Keeping in Touch
Unless Im on a bona fide vacation, I need access to my email and, frequently, the Web. Its much easier to stay connected now than with earlier Palm models, but your mileage will definitely vary.
On the hardware front, youll need some type of modem. You can purchase Palms clip-on modems for its devices (the Palm III or Palm V), or Handsprings modem, which plugs into the Visors Springboard slot. Depending on your location, you can also look into wireless offerings such as the Palm VII or the OmniSky modem. The former plugs into a phone line to connect to your ISP; the latter requires that you sign up with a wireless access plan, which can range between $30 and $45 per month.
With software, there are two possible routes to take. Using a program like Top Gun PostMan, you can dial into your ISP and grab your messages, which appear in the built-in Mail application. However, Mail is a bare-bones mail client: You get minimal filtering functions, and theres a limit to how many characters each message can contain. Also, if you use a Macintosh, theres no built-in support for synchronizing mail; however, you can purchase MultiMails HotSync conduit, which synchronizes in and out box messages with Eudora, Outlook Express, and Claris Emailer.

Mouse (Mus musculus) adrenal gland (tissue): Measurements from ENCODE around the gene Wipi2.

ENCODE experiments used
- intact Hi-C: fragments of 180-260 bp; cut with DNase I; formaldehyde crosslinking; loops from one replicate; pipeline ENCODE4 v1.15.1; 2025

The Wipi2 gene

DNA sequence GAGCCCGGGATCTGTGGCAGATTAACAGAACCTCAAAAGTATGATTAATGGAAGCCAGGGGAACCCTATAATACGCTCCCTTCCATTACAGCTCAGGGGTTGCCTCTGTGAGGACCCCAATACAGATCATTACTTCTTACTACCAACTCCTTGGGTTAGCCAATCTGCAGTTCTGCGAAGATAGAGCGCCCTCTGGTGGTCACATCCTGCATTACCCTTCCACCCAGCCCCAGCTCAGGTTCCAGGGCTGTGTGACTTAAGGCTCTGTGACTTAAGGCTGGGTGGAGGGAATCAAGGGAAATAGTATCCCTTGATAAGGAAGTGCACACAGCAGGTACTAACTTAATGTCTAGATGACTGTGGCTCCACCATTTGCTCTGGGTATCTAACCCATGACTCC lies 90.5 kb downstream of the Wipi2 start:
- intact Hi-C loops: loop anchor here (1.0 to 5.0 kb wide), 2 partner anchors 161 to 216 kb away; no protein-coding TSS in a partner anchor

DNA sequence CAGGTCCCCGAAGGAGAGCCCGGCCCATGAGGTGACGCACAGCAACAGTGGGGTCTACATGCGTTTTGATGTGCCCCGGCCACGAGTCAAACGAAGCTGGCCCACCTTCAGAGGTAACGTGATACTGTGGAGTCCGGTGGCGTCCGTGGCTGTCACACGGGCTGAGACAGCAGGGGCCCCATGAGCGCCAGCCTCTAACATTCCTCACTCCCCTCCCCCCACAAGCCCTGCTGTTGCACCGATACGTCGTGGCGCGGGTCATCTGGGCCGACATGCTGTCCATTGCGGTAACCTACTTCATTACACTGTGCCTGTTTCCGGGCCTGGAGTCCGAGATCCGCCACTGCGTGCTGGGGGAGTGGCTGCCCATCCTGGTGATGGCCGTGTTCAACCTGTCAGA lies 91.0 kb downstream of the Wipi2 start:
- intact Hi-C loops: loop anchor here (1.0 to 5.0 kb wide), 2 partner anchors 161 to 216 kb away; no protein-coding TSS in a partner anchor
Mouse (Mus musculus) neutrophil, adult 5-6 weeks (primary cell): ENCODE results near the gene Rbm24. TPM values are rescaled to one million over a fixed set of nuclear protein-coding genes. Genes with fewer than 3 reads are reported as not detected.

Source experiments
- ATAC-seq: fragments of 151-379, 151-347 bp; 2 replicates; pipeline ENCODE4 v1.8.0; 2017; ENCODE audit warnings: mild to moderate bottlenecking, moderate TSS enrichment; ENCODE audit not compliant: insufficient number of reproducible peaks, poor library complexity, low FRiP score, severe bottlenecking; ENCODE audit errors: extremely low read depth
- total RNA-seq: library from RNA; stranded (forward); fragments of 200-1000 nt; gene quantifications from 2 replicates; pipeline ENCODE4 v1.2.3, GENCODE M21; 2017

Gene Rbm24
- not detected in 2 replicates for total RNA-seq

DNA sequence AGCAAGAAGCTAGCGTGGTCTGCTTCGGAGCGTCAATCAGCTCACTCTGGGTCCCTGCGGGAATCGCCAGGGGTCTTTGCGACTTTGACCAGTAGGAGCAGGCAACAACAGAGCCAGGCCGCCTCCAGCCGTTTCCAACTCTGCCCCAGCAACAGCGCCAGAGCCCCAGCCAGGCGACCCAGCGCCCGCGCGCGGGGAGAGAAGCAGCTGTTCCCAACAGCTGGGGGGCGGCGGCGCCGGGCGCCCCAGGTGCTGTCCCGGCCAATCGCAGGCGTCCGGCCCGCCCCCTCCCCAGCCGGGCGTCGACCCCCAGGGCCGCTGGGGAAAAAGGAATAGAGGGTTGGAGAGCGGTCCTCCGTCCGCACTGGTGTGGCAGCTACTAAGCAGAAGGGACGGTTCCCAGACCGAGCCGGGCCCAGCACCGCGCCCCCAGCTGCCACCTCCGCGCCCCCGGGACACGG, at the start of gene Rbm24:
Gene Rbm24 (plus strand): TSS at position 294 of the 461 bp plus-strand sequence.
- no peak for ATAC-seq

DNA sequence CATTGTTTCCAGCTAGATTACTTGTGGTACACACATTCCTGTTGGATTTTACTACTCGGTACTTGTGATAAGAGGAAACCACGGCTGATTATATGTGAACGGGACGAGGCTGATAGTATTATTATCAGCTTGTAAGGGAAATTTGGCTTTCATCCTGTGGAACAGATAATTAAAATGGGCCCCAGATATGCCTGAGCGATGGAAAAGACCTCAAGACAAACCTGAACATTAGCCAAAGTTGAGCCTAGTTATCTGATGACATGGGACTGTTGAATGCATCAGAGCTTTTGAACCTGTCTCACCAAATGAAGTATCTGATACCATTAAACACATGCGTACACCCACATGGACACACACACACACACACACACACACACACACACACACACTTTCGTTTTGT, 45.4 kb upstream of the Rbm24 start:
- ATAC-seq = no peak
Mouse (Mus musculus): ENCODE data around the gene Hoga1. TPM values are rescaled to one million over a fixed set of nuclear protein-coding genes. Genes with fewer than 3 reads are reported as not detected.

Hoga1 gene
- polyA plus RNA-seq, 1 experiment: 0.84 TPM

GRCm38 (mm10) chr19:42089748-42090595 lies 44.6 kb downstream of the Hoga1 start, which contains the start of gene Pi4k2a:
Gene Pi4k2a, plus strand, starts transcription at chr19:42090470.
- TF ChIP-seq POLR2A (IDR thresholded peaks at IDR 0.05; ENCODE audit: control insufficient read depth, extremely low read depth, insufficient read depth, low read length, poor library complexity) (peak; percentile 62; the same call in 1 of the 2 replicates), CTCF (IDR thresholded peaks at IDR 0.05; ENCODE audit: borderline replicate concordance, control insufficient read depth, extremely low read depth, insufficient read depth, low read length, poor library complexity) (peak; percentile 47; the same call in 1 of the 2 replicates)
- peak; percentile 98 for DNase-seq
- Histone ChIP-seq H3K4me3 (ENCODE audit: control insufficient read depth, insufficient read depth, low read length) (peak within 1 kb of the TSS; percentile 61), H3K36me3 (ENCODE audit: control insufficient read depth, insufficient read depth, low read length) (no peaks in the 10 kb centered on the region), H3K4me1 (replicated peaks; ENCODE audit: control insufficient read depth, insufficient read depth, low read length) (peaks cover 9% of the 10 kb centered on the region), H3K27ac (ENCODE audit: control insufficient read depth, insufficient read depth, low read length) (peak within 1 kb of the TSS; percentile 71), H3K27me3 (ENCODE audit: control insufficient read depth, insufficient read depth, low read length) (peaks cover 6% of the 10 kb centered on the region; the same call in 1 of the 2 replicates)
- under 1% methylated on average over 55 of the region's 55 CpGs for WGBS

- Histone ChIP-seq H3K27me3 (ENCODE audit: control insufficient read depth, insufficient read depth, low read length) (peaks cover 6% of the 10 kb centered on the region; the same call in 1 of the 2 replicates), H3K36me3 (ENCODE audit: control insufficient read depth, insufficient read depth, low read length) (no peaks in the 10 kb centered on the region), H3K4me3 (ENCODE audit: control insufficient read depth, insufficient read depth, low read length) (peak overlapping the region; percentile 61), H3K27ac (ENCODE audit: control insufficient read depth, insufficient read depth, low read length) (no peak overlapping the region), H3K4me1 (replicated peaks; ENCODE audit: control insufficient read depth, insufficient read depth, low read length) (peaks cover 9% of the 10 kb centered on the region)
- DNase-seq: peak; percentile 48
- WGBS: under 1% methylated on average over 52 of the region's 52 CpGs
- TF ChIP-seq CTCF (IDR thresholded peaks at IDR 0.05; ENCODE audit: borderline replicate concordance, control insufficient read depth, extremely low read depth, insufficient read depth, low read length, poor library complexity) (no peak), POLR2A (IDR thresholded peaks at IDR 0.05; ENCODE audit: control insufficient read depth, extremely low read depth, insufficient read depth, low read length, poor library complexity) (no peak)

Programs such as MultiMail Pro and One Touch Communicator offer more robust filtering, and even limited support for email attachments. You can also receive email from an AOL account using PocketFlash, without needing AOLs specialized software.
A (Small) Window to Your Data
The Palm organizers small screen works surprisingly well for checking ones calendar and other bits of information, but for some applications its limiting. Word processing is no problem, and you can even do spreadsheet work using software like Cutting Edge Softwares Quicksheet 5.0 (though youll find yourself scrolling frequently). You dont need a 14-inch active-matrix color display for everything you do, but it is easier on the eyes over long periods. Still, I did newspaper layout for years using the 9-inch screen on a Macintosh SE, so working on a smaller screen is feasible.